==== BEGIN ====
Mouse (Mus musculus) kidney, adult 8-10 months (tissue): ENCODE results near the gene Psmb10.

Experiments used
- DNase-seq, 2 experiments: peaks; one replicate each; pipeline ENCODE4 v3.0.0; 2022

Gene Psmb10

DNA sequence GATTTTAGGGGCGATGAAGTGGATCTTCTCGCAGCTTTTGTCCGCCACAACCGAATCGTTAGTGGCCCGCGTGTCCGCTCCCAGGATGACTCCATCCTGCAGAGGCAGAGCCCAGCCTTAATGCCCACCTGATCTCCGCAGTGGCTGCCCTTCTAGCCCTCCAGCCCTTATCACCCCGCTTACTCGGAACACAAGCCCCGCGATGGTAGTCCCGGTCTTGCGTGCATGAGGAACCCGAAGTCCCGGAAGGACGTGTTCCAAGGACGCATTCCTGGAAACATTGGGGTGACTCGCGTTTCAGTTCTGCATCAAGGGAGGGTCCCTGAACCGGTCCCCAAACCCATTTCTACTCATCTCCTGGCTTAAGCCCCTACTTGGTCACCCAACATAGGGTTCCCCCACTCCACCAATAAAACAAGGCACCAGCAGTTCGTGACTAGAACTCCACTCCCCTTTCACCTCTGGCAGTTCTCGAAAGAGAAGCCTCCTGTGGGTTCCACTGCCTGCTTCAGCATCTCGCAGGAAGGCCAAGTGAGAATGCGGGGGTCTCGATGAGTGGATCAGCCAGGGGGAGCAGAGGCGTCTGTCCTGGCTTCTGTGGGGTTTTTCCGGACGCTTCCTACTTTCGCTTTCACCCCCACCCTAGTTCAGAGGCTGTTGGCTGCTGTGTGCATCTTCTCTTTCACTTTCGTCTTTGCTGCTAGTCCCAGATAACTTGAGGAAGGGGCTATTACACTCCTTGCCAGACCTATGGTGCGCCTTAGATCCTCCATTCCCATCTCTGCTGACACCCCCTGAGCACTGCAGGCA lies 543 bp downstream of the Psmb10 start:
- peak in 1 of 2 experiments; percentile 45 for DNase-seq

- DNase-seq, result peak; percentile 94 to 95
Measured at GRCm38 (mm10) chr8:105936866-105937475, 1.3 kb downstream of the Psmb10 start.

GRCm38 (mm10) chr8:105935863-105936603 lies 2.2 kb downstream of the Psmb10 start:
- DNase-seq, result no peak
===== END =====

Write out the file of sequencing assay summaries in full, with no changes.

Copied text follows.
Mouse (Mus musculus) kidney, adult 8-10 months (tissue): ENCODE results near the gene Psmb10.

Experiments used
- DNase-seq, 2 experiments: peaks; one replicate each; pipeline ENCODE4 v3.0.0; 2022

Gene Psmb10

DNA sequence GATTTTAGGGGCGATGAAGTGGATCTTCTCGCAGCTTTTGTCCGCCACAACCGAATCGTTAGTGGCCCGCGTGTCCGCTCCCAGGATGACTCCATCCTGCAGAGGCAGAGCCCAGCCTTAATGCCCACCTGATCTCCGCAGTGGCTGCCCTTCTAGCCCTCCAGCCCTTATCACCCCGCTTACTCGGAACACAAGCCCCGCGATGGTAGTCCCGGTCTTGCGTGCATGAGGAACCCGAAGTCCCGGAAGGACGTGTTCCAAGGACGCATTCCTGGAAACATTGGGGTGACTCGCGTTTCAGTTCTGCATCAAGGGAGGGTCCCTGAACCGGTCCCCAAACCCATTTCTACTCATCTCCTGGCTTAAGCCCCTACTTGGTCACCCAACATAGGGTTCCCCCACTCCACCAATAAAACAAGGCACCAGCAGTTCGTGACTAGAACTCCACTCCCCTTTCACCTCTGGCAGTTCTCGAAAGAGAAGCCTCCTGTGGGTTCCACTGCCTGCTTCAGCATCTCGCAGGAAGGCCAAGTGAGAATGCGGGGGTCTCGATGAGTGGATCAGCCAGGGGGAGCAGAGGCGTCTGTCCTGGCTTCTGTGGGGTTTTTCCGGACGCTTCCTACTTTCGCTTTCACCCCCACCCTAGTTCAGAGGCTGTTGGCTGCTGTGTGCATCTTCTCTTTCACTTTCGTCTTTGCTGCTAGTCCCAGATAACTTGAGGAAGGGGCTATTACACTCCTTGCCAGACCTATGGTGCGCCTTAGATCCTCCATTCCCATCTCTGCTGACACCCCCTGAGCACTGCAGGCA lies 543 bp downstream of the Psmb10 start:
- peak in 1 of 2 experiments; percentile 45 for DNase-seq

- DNase-seq, result peak; percentile 94 to 95
Measured at GRCm38 (mm10) chr8:105936866-105937475, 1.3 kb downstream of the Psmb10 start.

GRCm38 (mm10) chr8:105935863-105936603 lies 2.2 kb downstream of the Psmb10 start:
- DNase-seq, result no peak